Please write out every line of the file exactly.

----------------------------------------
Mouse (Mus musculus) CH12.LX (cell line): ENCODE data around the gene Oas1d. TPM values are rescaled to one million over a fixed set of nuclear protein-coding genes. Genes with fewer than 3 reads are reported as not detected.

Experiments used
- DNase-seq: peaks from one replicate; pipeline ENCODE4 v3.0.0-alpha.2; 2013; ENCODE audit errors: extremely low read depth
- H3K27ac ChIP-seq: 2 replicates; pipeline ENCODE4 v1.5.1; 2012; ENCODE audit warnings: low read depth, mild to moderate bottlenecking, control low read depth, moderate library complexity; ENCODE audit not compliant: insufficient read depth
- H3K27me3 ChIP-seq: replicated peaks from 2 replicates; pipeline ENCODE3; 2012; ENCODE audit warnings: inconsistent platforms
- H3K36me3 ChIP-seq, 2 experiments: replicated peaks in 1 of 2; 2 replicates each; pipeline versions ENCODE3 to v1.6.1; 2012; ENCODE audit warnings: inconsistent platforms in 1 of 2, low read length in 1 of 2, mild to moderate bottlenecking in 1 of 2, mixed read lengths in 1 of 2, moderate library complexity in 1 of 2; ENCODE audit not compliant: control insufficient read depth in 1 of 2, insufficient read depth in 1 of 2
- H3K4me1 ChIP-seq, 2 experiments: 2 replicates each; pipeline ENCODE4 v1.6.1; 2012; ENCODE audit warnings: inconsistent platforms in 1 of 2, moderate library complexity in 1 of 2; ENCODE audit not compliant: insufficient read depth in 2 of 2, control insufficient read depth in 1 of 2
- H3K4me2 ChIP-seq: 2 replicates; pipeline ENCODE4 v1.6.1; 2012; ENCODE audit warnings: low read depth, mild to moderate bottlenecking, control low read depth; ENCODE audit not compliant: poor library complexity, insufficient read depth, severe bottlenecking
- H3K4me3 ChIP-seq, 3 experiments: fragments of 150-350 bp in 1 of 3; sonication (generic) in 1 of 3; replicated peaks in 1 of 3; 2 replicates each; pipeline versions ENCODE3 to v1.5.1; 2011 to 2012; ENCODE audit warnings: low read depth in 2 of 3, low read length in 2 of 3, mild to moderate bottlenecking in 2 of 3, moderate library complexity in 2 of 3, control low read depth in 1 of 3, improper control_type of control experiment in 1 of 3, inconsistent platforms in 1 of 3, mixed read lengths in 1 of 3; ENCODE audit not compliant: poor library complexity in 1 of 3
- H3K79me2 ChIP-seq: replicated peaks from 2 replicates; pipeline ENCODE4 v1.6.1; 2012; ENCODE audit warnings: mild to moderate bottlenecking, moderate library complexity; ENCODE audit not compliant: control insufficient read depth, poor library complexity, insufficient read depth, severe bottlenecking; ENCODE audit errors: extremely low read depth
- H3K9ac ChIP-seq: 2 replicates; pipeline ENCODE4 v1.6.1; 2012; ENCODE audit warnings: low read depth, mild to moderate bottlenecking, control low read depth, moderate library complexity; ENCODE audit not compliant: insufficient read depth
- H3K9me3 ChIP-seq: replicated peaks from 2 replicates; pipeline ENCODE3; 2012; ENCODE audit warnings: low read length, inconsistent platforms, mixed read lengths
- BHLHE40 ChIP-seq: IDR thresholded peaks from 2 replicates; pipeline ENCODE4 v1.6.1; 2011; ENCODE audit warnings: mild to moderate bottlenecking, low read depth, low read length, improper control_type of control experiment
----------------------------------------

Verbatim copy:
Mouse (Mus musculus) CH12.LX (cell line): ENCODE data around the gene Oas1d. TPM values are rescaled to one million over a fixed set of nuclear protein-coding genes. Genes with fewer than 3 reads are reported as not detected.

Experiments used
- DNase-seq: peaks from one replicate; pipeline ENCODE4 v3.0.0-alpha.2; 2013; ENCODE audit errors: extremely low read depth
- H3K27ac ChIP-seq: 2 replicates; pipeline ENCODE4 v1.5.1; 2012; ENCODE audit warnings: low read depth, mild to moderate bottlenecking, control low read depth, moderate library complexity; ENCODE audit not compliant: insufficient read depth
- H3K27me3 ChIP-seq: replicated peaks from 2 replicates; pipeline ENCODE3; 2012; ENCODE audit warnings: inconsistent platforms
- H3K36me3 ChIP-seq, 2 experiments: replicated peaks in 1 of 2; 2 replicates each; pipeline versions ENCODE3 to v1.6.1; 2012; ENCODE audit warnings: inconsistent platforms in 1 of 2, low read length in 1 of 2, mild to moderate bottlenecking in 1 of 2, mixed read lengths in 1 of 2, moderate library complexity in 1 of 2; ENCODE audit not compliant: control insufficient read depth in 1 of 2, insufficient read depth in 1 of 2
- H3K4me1 ChIP-seq, 2 experiments: 2 replicates each; pipeline ENCODE4 v1.6.1; 2012; ENCODE audit warnings: inconsistent platforms in 1 of 2, moderate library complexity in 1 of 2; ENCODE audit not compliant: insufficient read depth in 2 of 2, control insufficient read depth in 1 of 2
- H3K4me2 ChIP-seq: 2 replicates; pipeline ENCODE4 v1.6.1; 2012; ENCODE audit warnings: low read depth, mild to moderate bottlenecking, control low read depth; ENCODE audit not compliant: poor library complexity, insufficient read depth, severe bottlenecking
- H3K4me3 ChIP-seq, 3 experiments: fragments of 150-350 bp in 1 of 3; sonication (generic) in 1 of 3; replicated peaks in 1 of 3; 2 replicates each; pipeline versions ENCODE3 to v1.5.1; 2011 to 2012; ENCODE audit warnings: low read depth in 2 of 3, low read length in 2 of 3, mild to moderate bottlenecking in 2 of 3, moderate library complexity in 2 of 3, control low read depth in 1 of 3, improper control_type of control experiment in 1 of 3, inconsistent platforms in 1 of 3, mixed read lengths in 1 of 3; ENCODE audit not compliant: poor library complexity in 1 of 3
- H3K79me2 ChIP-seq: replicated peaks from 2 replicates; pipeline ENCODE4 v1.6.1; 2012; ENCODE audit warnings: mild to moderate bottlenecking, moderate library complexity; ENCODE audit not compliant: control insufficient read depth, poor library complexity, insufficient read depth, severe bottlenecking; ENCODE audit errors: extremely low read depth
- H3K9ac ChIP-seq: 2 replicates; pipeline ENCODE4 v1.6.1; 2012; ENCODE audit warnings: low read depth, mild to moderate bottlenecking, control low read depth, moderate library complexity; ENCODE audit not compliant: insufficient read depth
- H3K9me3 ChIP-seq: replicated peaks from 2 replicates; pipeline ENCODE3; 2012; ENCODE audit warnings: low read length, inconsistent platforms, mixed read lengths
- BHLHE40 ChIP-seq: IDR thresholded peaks from 2 replicates; pipeline ENCODE4 v1.6.1; 2011; ENCODE audit warnings: mild to moderate bottlenecking, low read depth, low read length, improper control_type of control experiment